Some employers have reported difficulties with unvaccinated workers, with some staff objecting to the redesign of offices, according to a lobby group for employers.
Neil McDonnell, chief executive of Irish Small and Medium Enterprises (ISME), said that some employers are reporting issues with employees who are reluctant to return to workplace settings.
Mr McDonnell told the Enterprise, Trade and Employment Oireachtas committee that in other cases, employees want to return to work but offices are not properly set up to accommodate them.
“We’re also getting a lot of queries on the redundancy process, fair selection for redundancy, standard redundancy templates, levels of redundancy, payment and so on,” he added.
“We see this as indicative of the scarring effects of the pandemic which are going to hit us after Christmas.
“We also are being inquired on changes to terms and conditions of employment to reflect reduced working hours or working from home.
“We have ongoing reports of difficulties with unvaccinated workers and similarly with issues around redesign of work, objections from work colleagues, and so on.”
Mr McDonnell called for the Companies (Rescue Process For Small and Micro Companies) Act 2021 to commence as there will likely be a “significant number” of SMEs becoming insolvent next year.
He also told the committee that there are recruitment problems as a result of the pandemic.
Employers are struggling to recruit general operatives, and engineers.
Many companies are seeking guidance on recruiting directly from abroad, as well as guidance on visa processing times for recruiting people outside the EU.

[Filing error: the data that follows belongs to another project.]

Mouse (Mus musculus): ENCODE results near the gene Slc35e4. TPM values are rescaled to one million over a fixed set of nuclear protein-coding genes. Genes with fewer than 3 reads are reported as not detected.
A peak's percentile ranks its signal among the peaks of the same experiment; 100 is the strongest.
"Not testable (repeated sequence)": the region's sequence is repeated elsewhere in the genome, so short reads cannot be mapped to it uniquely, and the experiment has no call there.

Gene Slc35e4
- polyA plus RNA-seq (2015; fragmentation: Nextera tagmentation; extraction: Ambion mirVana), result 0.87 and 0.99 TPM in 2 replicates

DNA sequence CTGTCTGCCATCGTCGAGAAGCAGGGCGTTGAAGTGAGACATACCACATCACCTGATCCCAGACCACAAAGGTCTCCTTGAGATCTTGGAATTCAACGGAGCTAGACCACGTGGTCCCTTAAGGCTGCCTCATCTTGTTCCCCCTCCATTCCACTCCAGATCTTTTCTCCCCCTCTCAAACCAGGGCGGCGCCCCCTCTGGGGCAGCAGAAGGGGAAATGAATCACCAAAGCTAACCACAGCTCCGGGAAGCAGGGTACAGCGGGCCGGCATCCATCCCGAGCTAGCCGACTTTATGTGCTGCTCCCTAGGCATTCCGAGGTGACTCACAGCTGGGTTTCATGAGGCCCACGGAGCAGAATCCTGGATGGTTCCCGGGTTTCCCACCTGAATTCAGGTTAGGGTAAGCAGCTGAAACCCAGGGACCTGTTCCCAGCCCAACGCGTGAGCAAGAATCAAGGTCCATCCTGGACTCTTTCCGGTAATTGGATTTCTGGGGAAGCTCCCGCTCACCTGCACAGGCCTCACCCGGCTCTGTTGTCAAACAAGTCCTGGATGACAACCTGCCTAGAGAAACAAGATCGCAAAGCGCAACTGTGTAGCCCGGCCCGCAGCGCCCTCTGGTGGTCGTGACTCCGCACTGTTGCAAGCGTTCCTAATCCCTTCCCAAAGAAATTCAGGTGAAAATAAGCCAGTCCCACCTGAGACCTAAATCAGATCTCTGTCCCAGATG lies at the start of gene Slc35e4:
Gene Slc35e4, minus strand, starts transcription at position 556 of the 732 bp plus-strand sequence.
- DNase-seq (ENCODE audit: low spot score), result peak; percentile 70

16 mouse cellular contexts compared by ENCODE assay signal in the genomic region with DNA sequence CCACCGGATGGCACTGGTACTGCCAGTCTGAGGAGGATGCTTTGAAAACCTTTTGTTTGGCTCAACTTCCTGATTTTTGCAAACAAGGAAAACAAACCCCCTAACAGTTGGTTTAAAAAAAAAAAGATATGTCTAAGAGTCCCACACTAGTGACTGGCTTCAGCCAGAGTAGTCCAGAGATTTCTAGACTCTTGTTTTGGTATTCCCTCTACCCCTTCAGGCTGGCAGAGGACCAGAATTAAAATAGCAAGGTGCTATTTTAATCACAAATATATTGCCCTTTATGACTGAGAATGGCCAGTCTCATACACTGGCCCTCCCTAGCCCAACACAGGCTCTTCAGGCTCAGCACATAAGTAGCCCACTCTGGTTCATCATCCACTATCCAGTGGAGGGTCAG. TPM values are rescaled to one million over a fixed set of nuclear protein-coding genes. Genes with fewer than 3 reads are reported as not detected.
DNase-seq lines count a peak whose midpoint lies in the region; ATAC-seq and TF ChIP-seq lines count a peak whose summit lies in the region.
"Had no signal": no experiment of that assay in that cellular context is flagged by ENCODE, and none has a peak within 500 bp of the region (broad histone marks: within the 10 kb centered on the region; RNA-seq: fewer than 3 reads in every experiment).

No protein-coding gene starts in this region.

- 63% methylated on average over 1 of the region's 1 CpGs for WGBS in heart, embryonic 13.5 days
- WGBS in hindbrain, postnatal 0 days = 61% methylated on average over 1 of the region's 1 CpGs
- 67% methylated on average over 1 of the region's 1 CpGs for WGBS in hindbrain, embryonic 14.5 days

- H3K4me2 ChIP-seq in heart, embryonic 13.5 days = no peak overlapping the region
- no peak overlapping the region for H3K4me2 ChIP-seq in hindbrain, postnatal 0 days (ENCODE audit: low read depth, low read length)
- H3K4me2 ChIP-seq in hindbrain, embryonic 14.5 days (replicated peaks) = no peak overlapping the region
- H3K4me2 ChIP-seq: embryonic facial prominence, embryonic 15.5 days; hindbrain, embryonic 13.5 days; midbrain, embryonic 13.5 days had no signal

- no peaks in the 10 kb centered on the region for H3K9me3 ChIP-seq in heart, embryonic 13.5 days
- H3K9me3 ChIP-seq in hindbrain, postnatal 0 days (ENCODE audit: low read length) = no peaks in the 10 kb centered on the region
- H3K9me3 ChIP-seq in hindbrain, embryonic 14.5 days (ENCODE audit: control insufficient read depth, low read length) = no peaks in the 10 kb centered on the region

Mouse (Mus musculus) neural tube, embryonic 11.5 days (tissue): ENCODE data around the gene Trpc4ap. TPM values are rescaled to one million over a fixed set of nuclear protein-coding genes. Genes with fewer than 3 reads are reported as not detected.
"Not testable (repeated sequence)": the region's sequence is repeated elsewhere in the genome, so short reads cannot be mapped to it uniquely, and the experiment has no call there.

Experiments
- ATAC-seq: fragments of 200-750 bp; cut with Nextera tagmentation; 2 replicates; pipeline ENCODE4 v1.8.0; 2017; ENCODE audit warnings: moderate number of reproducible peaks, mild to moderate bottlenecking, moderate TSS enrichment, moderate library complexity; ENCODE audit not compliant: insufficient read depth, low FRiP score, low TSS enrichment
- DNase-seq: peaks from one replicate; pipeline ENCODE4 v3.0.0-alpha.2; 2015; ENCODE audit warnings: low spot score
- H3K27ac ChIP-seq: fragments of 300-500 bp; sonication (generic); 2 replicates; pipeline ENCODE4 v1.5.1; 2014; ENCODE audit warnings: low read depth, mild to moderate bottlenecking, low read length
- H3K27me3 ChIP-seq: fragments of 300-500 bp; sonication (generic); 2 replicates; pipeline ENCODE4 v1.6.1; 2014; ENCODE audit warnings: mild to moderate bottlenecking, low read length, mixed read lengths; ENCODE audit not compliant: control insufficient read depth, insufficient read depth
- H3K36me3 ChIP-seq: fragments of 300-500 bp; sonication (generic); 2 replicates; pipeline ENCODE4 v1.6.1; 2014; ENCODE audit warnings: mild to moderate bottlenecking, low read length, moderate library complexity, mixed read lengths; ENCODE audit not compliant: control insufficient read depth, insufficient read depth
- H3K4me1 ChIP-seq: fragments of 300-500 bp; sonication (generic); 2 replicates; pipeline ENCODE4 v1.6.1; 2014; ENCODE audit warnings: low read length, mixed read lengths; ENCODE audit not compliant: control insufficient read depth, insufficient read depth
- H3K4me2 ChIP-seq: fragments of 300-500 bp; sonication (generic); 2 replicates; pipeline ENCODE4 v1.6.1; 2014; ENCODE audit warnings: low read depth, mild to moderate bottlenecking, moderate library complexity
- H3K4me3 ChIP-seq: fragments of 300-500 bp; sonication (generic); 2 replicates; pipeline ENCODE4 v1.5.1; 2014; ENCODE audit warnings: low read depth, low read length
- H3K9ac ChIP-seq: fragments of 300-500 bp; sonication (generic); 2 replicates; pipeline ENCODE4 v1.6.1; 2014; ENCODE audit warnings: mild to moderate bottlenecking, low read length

“It’s very likely that employers will press for more occupations to be taken off the ineligible occupations list,” Mr McDonnell added.
Meanwhile, there was criticism of the decision not to allow workers affected by the latest restrictions to claim the Pandemic Unemployment Payment (PUP) again.
Fianna Fáil senator Ollie Crowe said it was “totally unacceptable” for senior ministers to encourage people to leave the hospitality sector and get another job.
“To me, that’s not good enough,” he added.
Solidarity People Before Profit TD Paul Murphy asked why financial business supports will continue until the end of the year, but PUP has been closed to many affected workers.
Declan Hughes, assistant secretary, Indigenous Enterprise, SMEs and Entrepreneurship Division, said: “In the situation where there are job openings, and there are opportunities and we see for example, in the retail sector.
“The retail and wholesale sector, where employment is above 2019 levels, we still have shortages in that sector. We know that there probably will be demand over the Christmas period for somewhere between 5,000 and 10,000 people and yet we have significant numbers still on the PUP.
“I think there are 12,000 people as of November 2, from the wholesale retail sector, who remain on the PUP and as I mentioned, there are the options there.
“We will need to work with the businesses to ensure that they can take back the people that were previous employees.”
He said that 60 per cent of PUP recipients are going back to their previous employers, while 12% are staying in the same sector, or moving to other sectors.